You may end up doing this over and over while you clean stuff up.

Finally, when it all looks good locally, push it to github and either update this pull request, or open a new one.

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blt04 commented Feb 9, 2012

Steve. Don't worry about it, I can pull as is.

But.... If you want to worry about it ;), here's how I would proceed:

Add my repo as a remote (if you haven't already):

git remote add upstream git://github.com/blt04/puppet-rvm.git
git fetch upstream

Create a new branch to work on (since you've already pushed to master):

git branch rpm master
git checkout rpm

Rebase the branch against upstream master:

git rebase upstream/master

There may be conflicts in the above. If so, resolve them, or "don't worry about it" and I'll pull as is.

After rebasing, rearrange and/or squash some of your commits to make it a little easier to read through the history:

git rebase -i HEAD~38

You may end up doing this over and over while you clean stuff up.

Finally, when it all looks good locally, push it to github and either update this pull request, or open a new one.

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ssnodgra Feb 9, 2012

Brandon, thanks for the explanation, it makes perfect sense. I did mess around with squashing some commits on a branch, but wow, it opened my eyes to how chaotic my commit sequence was on this one. Go ahead and pull this one as is, and I'll take this as a lesson on how to be a better gitizen in the future. Anyway, I highly recommend that you examine the final diffs rather than the individual commits on this one. :P

ssnodgra commented Feb 9, 2012

Brandon, thanks for the explanation, it makes perfect sense. I did mess around with squashing some commits on a branch, but wow, it opened my eyes to how chaotic my commit sequence was on this one. Go ahead and pull this one as is, and I'll take this as a lesson on how to be a better gitizen in the future. Anyway, I highly recommend that you examine the final diffs rather than the individual commits on this one. :P

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ssnodgra Feb 15, 2012

I'm working on another patch to support rvm installing rubies and gems from local mirrors. I'll submit this as another pull request when it's ready (a better one, I promise!). One thing that is bugging me a little is that every time I add another parameter, I have to add it to the rvm class then pass it along to rvm::system. I'm starting to wonder if it isn't better just to eliminate the builtin run stage support and let the user specify a run stage if needed, which would do away with the need for the intermediate class. That's totally your call though, the code will work either way.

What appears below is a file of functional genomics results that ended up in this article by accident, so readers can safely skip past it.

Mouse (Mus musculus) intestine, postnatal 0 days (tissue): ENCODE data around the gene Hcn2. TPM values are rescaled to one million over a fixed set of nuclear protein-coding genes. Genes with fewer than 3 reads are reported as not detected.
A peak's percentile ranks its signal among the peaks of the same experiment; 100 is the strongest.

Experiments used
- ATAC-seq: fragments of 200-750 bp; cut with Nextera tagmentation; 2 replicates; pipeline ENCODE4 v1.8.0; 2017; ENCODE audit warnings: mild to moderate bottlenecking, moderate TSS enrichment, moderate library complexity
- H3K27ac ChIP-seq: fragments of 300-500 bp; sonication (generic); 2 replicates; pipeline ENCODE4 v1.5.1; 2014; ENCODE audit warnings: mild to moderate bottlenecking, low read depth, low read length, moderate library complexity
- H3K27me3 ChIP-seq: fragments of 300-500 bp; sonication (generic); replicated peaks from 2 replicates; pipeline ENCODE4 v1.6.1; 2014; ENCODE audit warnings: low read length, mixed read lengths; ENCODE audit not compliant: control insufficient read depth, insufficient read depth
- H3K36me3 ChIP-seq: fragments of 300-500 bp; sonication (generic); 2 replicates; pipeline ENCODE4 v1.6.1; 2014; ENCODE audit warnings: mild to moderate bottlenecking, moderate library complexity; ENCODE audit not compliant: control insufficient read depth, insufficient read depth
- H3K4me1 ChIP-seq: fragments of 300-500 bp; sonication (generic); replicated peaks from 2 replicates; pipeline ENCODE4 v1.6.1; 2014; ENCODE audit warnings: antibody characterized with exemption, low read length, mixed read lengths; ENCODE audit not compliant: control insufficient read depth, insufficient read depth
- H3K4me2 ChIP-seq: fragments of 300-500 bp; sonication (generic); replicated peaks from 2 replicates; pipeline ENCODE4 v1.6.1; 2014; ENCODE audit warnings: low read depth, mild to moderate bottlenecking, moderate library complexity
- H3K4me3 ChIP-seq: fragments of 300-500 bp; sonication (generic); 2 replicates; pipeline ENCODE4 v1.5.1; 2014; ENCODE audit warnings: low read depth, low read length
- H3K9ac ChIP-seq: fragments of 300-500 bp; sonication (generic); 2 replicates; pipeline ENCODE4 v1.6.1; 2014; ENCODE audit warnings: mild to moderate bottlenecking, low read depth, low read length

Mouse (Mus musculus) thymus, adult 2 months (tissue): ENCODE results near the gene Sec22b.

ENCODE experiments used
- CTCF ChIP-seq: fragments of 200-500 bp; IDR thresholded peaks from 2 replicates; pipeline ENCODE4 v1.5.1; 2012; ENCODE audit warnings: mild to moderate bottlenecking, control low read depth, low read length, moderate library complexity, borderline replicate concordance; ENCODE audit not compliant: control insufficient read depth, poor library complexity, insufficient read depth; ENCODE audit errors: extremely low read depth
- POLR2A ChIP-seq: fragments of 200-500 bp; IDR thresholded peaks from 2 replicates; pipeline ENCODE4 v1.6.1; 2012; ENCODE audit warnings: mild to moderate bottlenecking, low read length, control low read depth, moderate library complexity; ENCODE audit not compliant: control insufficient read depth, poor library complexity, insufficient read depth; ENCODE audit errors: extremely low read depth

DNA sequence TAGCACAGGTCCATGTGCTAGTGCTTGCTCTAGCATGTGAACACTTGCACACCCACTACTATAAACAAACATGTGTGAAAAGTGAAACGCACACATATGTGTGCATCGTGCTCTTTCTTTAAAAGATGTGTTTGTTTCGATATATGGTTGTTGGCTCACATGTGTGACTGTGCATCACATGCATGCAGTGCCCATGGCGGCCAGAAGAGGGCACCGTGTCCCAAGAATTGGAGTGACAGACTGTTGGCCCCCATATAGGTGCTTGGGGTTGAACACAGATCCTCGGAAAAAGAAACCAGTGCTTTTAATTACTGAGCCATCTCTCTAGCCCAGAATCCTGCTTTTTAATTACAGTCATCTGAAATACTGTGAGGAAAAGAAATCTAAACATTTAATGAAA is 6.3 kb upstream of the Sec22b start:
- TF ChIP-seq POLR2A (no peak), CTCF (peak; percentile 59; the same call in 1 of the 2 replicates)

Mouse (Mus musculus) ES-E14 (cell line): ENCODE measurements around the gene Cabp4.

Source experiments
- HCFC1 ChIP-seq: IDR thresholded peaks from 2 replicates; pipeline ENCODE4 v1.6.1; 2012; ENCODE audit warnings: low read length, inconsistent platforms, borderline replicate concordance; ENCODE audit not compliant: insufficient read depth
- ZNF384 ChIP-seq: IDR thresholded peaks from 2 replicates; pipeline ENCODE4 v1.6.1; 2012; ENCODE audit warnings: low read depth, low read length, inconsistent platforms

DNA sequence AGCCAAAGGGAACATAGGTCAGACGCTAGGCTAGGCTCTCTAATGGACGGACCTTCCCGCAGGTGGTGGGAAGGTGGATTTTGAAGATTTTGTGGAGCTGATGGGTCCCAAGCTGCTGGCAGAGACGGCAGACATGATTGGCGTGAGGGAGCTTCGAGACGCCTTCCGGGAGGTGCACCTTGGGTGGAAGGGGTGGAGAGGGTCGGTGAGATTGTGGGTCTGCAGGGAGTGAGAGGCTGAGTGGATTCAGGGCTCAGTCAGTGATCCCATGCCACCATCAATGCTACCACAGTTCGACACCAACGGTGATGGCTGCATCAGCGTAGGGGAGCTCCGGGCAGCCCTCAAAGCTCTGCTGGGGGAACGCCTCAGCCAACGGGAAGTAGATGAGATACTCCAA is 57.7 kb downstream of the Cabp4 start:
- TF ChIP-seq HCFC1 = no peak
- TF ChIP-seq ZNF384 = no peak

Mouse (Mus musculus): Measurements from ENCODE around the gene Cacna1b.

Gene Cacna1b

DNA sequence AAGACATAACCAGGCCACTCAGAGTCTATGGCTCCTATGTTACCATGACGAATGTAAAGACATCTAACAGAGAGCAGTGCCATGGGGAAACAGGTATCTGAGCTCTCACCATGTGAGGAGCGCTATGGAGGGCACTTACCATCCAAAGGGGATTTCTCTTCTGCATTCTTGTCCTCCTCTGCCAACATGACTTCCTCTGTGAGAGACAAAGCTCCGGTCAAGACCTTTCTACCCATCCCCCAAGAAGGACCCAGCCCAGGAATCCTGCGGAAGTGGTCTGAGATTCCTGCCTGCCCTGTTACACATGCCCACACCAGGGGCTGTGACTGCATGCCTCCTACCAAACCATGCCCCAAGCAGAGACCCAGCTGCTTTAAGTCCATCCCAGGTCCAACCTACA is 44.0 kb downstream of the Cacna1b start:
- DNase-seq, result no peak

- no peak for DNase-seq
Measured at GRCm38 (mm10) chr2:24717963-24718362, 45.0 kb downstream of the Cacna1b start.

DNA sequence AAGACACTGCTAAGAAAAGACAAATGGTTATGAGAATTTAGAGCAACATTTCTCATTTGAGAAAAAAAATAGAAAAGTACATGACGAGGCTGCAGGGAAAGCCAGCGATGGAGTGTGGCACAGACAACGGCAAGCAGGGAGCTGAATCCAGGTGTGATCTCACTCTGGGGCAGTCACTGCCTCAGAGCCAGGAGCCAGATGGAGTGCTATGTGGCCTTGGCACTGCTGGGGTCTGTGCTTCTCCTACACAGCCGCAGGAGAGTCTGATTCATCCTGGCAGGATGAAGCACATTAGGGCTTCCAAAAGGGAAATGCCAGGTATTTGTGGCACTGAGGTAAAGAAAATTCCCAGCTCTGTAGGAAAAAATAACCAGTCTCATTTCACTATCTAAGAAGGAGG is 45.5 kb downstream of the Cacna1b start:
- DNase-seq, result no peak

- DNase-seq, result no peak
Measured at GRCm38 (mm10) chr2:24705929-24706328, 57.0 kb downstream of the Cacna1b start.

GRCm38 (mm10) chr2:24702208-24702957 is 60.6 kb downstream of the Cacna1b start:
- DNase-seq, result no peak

I'm working on another patch to support rvm installing rubies and gems from local mirrors. I'll submit this as another pull request when it's ready (a better one, I promise!). One thing that is bugging me a little is that every time I add another parameter, I have to add it to the rvm class then pass it along to rvm::system. I'm starting to wonder if it isn't better just to eliminate the builtin run stage support and let the user specify a run stage if needed, which would do away with the need for the intermediate class. That's totally your call though, the code will work either way.

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blt04 Feb 16, 2012

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Steve. Can we move the discussion on rvm parameters / stage support to a different github issue, just to keep this thread relating to your rpm pull request?

I finally started looking at your pull request. It appears to break one-pass multi-stage installs. Apparently facter only gets run once, regardless of how many stages there are. So when puppet tries to run the main stage after installing RVM, it fails to find the RVM binary (because the fact isn't loaded).

So either we need to do away with stage support, or assign the binary path via a variable (that would default to /usr/loca/rvm/bin/rvm). Neither of these are great solutions. I really like the idea of being able to do a complete install in one-pass. It helps with stuff like Vagrant and other server-less puppet set ups. Thoughts?

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blt04 commented Feb 16, 2012

Steve. Can we move the discussion on rvm parameters / stage support to a different github issue, just to keep this thread relating to your rpm pull request?

I finally started looking at your pull request. It appears to break one-pass multi-stage installs. Apparently facter only gets run once, regardless of how many stages there are. So when puppet tries to run the main stage after installing RVM, it fails to find the RVM binary (because the fact isn't loaded).

So either we need to do away with stage support, or assign the binary path via a variable (that would default to /usr/loca/rvm/bin/rvm). Neither of these are great solutions. I really like the idea of being able to do a complete install in one-pass. It helps with stuff like Vagrant and other server-less puppet set ups. Thoughts?

blt04 added a commit that referenced this pull request Feb 16, 2012

Don't use Facter rvm_binary in providers
Facter facts are not re-evaluated for each install stage.  This commit